I've spent the past few weeks tweaking a new tool to rate our suppliers on social performance. It's never going to be "perfect," but it's at a point where I think it's workable.
Ever since before I started working in CSR, I'd heard social performance metrics described as "the holy grail." Professors grandly alluded to the possibilities of tying "hard social metrics" to financial performance and building a stronger business case for CSR. Of course, no one suggested that social metrics would demonstrate that CSR does not have business value. That outcome would simply mean the metrics were "wrong."
In any case, I don't know whether or not we'll ever get to the social metrics that hard-core CSR professionals and academics seek. What I do know, however, is that people in other parts of my company need an easy way to understand CSR performance and I need to develop something that gives us directional insight into social performance. As it stands, my metrics system doesn't provide an absolute grade. The important part is that it serves as a springboard for discussion.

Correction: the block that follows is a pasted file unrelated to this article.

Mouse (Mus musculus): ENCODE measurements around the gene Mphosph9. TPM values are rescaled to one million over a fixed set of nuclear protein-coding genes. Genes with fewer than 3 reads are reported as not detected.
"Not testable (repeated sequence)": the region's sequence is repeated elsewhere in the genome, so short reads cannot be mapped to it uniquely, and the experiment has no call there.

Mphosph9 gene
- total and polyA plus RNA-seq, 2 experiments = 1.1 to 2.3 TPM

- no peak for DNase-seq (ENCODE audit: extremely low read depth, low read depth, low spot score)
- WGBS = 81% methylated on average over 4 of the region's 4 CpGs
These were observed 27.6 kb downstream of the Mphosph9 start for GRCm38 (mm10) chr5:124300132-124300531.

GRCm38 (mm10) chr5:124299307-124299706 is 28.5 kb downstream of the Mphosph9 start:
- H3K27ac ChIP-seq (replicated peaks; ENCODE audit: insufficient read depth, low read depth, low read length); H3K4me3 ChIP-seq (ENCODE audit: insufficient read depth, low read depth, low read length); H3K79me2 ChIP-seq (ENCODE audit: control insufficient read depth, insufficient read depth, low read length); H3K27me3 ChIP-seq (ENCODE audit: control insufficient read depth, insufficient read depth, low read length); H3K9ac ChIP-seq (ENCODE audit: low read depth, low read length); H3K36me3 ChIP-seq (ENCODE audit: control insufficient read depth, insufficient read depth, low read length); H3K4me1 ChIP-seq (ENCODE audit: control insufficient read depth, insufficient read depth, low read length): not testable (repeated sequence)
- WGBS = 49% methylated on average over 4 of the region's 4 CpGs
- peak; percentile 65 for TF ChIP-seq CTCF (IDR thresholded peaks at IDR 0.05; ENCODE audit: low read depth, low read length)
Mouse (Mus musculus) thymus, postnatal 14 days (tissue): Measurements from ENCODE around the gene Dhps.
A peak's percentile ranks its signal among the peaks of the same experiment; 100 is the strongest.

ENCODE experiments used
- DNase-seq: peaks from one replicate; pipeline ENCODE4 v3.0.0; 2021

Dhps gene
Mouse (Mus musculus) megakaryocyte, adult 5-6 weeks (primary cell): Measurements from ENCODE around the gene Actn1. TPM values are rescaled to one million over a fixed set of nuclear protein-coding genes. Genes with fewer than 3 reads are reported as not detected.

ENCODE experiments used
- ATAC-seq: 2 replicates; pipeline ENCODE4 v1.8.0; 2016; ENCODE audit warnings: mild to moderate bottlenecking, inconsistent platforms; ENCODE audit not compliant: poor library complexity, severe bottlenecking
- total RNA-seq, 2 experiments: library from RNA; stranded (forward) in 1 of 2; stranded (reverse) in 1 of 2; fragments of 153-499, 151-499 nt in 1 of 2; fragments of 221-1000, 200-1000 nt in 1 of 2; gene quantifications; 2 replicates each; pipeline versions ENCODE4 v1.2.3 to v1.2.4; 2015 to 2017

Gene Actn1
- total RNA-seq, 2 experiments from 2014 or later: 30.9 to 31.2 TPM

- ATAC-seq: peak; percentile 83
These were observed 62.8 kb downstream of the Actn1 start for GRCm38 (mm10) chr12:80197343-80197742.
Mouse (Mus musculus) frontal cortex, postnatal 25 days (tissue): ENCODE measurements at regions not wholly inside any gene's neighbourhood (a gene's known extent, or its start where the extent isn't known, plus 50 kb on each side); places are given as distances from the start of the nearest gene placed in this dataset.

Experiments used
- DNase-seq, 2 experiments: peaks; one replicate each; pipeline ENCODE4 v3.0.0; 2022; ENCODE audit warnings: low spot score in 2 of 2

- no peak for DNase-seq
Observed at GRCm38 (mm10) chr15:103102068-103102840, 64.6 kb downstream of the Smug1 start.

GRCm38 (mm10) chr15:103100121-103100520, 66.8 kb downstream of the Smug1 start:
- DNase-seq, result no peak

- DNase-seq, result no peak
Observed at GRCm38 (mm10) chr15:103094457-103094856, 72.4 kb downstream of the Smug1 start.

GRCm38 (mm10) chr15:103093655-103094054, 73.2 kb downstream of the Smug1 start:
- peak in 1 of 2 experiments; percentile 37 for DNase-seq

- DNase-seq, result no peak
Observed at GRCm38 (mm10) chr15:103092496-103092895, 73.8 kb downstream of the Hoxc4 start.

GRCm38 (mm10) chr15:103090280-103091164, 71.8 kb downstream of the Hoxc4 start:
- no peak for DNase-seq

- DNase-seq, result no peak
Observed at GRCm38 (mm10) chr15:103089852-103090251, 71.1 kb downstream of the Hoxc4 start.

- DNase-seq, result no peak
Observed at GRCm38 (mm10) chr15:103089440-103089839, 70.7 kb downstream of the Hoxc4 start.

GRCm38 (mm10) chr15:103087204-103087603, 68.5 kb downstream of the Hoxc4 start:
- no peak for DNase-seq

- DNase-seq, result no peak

And my point in introducing these metrics into our company vocabulary isn't to help our contract factories strive for perfection. When it comes to social performance, it's about continuous improvement and metrics can help describe relative performance between entities or over time. I just hope my business partners understand that I want to provide these metrics in a certain spirit - to cultivate ongoing feedback, dialogue and improvement.